(Or dealing with issues like cancer, like Mary Anne Mohanraj, who says her intro to the next WisCon Chronicles is basically an essay on how she wants social justice conversations to change in SF/F. Wouldn't that be nice?)

When their work is admired, it is because it is admirable. I highly recommend you check it out.

And while you're at it, please support the Carl Brandon Society, which is in need of both volunteers and funds. Thank you.

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April 15th, 2015
11:55 pm

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Recommended Reading: Goodnight Stars, by Annie Bellet
Annie Bellet has pulled her short story "Goodnight Stars" out of Hugo Award consideration because she doesn't want to be either a conscripted player or a ball in this political game. I can respect that. I also respect her story, which I encourage you to read. Her editors had put it online for free access and it's still there.

Just as Annie Bellet will still be writing when this year's Hugo Awards are said and done. One to watch, folks.

(Marko Kloos is also withdrawing his novel, Lines of Departure, for similar reasons.)

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April 14th, 2015
10:57 pm

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A Sphincter Says What?
I feel like I should comment on the Sad Puppies/Rabid Puppies mess with the Hugo Awards this year. If you don't know what I'm talking about, basically there were a couple "slates" of candidates for Hugo Award nomination that people were pushing for this year in organized campaigns online. This is not against the rules, though many found it in poor taste, especially as the organizers were not shy about pulling in people from outside the fannish community to "freep" the results. One group did this before, but without dominating the nominations. Mike Glyer provided an overview on File 770 as to how successful they were this year (which was very), and there are now other articles on salon.com, slate, the daily dot, Strange Horizons, and i09, to name a few.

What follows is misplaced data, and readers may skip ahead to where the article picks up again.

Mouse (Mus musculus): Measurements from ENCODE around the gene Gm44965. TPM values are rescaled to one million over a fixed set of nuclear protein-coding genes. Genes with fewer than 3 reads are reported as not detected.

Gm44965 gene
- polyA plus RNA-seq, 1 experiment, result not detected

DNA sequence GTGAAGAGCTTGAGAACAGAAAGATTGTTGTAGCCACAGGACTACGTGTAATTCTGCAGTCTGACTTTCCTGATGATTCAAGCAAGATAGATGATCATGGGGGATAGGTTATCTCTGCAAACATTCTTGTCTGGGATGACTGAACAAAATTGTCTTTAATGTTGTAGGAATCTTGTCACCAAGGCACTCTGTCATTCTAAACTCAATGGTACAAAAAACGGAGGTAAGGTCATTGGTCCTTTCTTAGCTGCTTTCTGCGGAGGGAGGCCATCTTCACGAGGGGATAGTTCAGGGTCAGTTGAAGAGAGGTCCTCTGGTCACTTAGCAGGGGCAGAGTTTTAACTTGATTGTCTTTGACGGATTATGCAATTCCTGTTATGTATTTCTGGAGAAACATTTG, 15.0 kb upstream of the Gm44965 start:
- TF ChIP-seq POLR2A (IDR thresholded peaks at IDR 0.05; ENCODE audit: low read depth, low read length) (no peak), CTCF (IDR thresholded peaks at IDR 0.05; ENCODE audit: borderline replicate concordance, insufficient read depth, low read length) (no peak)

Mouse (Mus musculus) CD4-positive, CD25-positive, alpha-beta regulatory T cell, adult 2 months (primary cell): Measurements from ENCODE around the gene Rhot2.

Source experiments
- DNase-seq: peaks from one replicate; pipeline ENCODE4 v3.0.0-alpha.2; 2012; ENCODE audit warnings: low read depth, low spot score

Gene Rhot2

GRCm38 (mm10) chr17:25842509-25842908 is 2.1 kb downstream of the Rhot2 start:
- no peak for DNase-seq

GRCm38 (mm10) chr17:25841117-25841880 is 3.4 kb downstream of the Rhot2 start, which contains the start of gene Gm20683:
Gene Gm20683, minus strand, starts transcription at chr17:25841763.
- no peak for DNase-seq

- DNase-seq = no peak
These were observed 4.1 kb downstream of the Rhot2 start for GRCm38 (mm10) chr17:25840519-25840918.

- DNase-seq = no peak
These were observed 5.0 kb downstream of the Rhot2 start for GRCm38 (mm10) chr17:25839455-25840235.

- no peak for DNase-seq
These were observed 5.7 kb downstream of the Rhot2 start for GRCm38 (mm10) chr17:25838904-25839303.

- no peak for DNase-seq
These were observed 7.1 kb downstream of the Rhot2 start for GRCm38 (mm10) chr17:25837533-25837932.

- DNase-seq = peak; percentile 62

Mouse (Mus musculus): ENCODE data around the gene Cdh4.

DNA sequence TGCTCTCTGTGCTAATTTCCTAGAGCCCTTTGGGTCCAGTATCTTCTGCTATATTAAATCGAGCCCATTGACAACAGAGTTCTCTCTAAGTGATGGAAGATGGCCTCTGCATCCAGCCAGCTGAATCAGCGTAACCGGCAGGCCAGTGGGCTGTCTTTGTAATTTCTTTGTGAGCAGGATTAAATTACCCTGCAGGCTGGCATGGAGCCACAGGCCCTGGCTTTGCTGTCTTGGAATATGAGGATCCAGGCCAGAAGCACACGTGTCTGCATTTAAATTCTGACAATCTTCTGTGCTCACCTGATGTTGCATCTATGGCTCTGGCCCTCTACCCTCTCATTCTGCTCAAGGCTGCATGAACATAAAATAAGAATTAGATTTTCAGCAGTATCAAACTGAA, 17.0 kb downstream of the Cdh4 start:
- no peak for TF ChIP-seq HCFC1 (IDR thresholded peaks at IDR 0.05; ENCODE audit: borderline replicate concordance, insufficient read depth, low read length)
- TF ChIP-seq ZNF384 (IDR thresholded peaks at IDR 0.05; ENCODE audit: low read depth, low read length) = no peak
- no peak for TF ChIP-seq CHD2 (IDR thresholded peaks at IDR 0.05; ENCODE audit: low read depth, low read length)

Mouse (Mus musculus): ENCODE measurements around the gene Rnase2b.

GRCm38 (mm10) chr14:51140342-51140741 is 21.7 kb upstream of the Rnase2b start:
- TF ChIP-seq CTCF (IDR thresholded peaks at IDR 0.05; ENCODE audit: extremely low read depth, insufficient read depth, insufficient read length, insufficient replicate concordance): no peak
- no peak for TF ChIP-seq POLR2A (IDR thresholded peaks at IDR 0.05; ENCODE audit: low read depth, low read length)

George R.R. Martin also weighed in with what I thought was a well thought-out post, and several other people have blogged about it as well, including this year's author GoH and Hugo Awards co-host (with Tananarive Due), David Gerrold. Finally, Mary Robinette Kowal has posted on how, yes, fandom can be more inclusive of SFF fans out there who may not have discovered it yet, and encouraged people to participate in the Hugo Award voting and nomination process who perhaps have not done so before. She has backed up that encouragement by offering ten supporting memberships to the current Worldcon to any fan who cannot afford such, and others have joined her in doing this, so she is accepting applications for up to 75 supporting memberships on that page between now and April 17. Please spread the word.